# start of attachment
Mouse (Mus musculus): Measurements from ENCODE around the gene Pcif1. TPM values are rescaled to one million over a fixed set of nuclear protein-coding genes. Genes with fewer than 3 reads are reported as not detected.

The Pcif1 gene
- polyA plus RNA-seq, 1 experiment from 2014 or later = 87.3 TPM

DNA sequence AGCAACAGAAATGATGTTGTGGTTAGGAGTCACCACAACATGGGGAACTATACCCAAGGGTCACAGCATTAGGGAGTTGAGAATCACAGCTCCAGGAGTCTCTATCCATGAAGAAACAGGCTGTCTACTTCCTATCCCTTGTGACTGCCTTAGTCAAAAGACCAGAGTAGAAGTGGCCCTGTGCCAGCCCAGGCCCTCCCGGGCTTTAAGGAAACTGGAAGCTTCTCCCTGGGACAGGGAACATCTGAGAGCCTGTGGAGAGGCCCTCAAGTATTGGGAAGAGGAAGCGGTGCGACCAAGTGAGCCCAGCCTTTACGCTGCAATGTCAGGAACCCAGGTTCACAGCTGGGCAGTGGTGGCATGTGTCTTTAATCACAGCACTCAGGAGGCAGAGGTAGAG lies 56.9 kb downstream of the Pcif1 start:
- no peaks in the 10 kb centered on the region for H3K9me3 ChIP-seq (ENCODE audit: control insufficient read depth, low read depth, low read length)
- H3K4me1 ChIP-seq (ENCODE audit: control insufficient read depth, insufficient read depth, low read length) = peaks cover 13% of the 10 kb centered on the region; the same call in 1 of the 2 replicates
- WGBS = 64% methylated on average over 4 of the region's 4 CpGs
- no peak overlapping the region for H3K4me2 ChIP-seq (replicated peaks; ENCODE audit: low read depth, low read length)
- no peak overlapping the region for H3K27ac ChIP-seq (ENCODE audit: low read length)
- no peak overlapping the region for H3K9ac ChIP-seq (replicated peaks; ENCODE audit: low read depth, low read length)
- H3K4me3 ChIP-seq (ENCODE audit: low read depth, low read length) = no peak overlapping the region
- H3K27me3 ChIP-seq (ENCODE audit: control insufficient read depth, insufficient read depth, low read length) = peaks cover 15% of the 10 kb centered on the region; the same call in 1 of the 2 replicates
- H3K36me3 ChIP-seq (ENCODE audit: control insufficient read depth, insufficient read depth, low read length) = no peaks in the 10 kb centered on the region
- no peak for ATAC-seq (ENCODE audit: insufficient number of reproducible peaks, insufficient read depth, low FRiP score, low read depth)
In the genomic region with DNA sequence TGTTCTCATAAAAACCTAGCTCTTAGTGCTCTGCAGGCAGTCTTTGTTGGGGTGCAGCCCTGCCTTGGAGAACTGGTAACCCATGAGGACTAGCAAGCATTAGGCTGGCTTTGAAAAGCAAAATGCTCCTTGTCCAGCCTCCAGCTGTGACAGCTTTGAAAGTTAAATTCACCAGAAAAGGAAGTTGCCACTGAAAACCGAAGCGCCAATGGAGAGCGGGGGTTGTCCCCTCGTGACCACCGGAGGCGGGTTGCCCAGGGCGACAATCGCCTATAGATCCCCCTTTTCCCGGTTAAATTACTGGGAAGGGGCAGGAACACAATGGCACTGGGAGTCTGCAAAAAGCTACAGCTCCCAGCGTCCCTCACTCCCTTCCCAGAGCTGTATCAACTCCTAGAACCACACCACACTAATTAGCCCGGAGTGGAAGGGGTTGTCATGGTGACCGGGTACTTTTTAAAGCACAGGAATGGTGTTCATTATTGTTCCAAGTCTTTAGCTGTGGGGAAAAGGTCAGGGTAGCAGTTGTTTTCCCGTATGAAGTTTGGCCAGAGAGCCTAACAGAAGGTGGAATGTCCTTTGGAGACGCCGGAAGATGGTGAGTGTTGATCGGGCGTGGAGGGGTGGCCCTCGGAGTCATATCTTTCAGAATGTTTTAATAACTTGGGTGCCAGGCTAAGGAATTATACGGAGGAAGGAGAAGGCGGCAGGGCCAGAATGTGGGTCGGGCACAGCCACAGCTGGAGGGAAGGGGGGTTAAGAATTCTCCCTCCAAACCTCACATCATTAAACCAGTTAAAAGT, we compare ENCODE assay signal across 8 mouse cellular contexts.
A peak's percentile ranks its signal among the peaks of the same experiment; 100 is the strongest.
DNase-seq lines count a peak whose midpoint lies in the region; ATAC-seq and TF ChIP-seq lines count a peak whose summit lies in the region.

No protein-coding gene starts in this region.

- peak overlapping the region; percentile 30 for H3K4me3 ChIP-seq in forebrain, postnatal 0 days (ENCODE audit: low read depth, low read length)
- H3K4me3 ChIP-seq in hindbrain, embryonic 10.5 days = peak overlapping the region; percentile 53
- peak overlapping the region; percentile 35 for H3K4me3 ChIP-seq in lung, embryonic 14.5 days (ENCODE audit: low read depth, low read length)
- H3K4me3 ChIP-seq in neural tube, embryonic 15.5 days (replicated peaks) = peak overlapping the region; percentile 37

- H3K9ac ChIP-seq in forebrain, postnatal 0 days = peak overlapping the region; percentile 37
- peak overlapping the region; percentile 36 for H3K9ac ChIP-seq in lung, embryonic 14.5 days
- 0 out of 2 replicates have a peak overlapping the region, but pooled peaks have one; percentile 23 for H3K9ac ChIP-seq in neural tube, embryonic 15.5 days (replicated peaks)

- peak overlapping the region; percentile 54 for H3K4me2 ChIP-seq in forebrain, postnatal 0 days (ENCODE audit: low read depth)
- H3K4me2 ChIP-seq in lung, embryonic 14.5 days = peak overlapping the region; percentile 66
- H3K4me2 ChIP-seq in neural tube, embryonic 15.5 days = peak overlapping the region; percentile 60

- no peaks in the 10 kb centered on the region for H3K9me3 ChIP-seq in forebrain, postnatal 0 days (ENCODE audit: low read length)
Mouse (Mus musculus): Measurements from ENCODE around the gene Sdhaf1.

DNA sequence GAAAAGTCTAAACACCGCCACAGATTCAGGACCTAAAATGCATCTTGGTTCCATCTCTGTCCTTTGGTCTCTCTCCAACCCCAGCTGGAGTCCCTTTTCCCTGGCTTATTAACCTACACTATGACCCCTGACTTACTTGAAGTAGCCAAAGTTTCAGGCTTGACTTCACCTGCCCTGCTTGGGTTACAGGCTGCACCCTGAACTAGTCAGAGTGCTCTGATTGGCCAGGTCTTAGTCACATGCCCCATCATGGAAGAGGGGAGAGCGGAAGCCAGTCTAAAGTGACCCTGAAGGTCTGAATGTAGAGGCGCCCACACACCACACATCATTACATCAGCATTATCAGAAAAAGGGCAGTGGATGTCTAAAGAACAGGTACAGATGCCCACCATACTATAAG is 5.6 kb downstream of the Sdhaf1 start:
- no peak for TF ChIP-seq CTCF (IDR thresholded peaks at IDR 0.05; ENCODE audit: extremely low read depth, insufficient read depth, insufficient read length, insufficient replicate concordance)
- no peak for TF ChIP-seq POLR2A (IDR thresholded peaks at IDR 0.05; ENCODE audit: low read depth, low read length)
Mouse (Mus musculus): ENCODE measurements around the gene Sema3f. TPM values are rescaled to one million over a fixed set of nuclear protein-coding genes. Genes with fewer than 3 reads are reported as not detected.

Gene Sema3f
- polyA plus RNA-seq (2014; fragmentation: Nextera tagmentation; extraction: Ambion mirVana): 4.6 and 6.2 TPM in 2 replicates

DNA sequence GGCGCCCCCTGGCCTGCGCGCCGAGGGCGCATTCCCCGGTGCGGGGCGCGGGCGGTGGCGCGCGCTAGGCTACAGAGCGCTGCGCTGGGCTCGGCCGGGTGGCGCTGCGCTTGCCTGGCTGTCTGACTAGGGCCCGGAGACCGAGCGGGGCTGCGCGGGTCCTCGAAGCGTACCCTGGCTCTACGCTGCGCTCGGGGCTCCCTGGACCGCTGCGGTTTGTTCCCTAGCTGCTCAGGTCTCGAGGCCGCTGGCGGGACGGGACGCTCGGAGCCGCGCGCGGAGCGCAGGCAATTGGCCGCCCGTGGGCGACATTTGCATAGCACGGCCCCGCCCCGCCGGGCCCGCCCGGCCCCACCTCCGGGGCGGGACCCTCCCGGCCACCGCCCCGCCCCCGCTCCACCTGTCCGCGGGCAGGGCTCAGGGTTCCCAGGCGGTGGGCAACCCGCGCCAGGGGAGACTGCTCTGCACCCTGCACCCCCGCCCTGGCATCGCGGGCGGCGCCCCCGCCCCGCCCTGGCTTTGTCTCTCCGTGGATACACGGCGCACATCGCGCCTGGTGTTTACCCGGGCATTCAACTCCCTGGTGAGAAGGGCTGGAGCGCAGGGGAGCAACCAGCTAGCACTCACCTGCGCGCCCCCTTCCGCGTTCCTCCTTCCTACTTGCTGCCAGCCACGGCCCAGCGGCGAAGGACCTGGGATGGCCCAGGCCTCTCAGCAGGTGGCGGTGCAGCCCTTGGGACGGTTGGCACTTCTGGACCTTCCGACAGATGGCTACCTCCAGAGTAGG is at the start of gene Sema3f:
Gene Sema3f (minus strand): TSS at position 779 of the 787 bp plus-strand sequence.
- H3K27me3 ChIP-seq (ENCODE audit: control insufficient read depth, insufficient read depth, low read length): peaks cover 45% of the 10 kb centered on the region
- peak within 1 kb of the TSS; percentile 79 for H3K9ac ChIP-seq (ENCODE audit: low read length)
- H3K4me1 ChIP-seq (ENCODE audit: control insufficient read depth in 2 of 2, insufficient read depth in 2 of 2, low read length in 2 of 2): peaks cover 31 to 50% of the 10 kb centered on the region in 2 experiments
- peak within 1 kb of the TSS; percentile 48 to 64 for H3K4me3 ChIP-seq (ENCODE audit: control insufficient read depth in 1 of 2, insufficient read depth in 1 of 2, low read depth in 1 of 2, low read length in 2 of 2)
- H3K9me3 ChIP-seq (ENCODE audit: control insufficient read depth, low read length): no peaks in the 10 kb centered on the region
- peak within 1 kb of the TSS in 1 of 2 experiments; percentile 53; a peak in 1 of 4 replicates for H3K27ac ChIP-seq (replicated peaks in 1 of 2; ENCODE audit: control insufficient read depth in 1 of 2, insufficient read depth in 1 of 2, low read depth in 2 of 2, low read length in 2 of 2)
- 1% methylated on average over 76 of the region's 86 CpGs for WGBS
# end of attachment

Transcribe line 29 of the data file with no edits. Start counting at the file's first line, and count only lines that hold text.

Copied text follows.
- no peaks in the 10 kb centered on the region for H3K9me3 ChIP-seq in forebrain, postnatal 0 days (ENCODE audit: low read length)